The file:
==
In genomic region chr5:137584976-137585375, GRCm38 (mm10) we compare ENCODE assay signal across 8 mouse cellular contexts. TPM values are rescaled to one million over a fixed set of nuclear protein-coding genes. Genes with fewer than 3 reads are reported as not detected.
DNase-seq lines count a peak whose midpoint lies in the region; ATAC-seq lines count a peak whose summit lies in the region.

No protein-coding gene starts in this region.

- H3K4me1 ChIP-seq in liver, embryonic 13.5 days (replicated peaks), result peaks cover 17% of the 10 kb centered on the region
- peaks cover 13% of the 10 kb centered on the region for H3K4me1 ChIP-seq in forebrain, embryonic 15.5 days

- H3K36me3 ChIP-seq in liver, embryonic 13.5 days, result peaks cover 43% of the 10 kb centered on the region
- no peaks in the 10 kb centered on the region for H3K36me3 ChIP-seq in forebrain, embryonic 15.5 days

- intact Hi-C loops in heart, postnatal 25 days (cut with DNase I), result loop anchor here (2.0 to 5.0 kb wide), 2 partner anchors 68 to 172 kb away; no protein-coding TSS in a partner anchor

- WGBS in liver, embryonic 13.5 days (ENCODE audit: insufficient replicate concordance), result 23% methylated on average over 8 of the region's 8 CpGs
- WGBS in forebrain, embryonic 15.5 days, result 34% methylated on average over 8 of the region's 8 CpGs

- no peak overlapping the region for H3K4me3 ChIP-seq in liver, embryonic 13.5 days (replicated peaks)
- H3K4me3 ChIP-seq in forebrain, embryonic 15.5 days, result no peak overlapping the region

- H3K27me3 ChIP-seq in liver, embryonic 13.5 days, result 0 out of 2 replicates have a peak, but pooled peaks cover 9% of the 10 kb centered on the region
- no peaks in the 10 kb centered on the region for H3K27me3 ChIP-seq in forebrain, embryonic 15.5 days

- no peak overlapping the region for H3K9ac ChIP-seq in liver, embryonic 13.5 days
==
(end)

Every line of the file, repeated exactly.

In genomic region chr5:137584976-137585375, GRCm38 (mm10) we compare ENCODE assay signal across 8 mouse cellular contexts. TPM values are rescaled to one million over a fixed set of nuclear protein-coding genes. Genes with fewer than 3 reads are reported as not detected.
DNase-seq lines count a peak whose midpoint lies in the region; ATAC-seq lines count a peak whose summit lies in the region.

No protein-coding gene starts in this region.

- H3K4me1 ChIP-seq in liver, embryonic 13.5 days (replicated peaks), result peaks cover 17% of the 10 kb centered on the region
- peaks cover 13% of the 10 kb centered on the region for H3K4me1 ChIP-seq in forebrain, embryonic 15.5 days

- H3K36me3 ChIP-seq in liver, embryonic 13.5 days, result peaks cover 43% of the 10 kb centered on the region
- no peaks in the 10 kb centered on the region for H3K36me3 ChIP-seq in forebrain, embryonic 15.5 days

- intact Hi-C loops in heart, postnatal 25 days (cut with DNase I), result loop anchor here (2.0 to 5.0 kb wide), 2 partner anchors 68 to 172 kb away; no protein-coding TSS in a partner anchor

- WGBS in liver, embryonic 13.5 days (ENCODE audit: insufficient replicate concordance), result 23% methylated on average over 8 of the region's 8 CpGs
- WGBS in forebrain, embryonic 15.5 days, result 34% methylated on average over 8 of the region's 8 CpGs

- no peak overlapping the region for H3K4me3 ChIP-seq in liver, embryonic 13.5 days (replicated peaks)
- H3K4me3 ChIP-seq in forebrain, embryonic 15.5 days, result no peak overlapping the region

- H3K27me3 ChIP-seq in liver, embryonic 13.5 days, result 0 out of 2 replicates have a peak, but pooled peaks cover 9% of the 10 kb centered on the region
- no peaks in the 10 kb centered on the region for H3K27me3 ChIP-seq in forebrain, embryonic 15.5 days

- no peak overlapping the region for H3K9ac ChIP-seq in liver, embryonic 13.5 days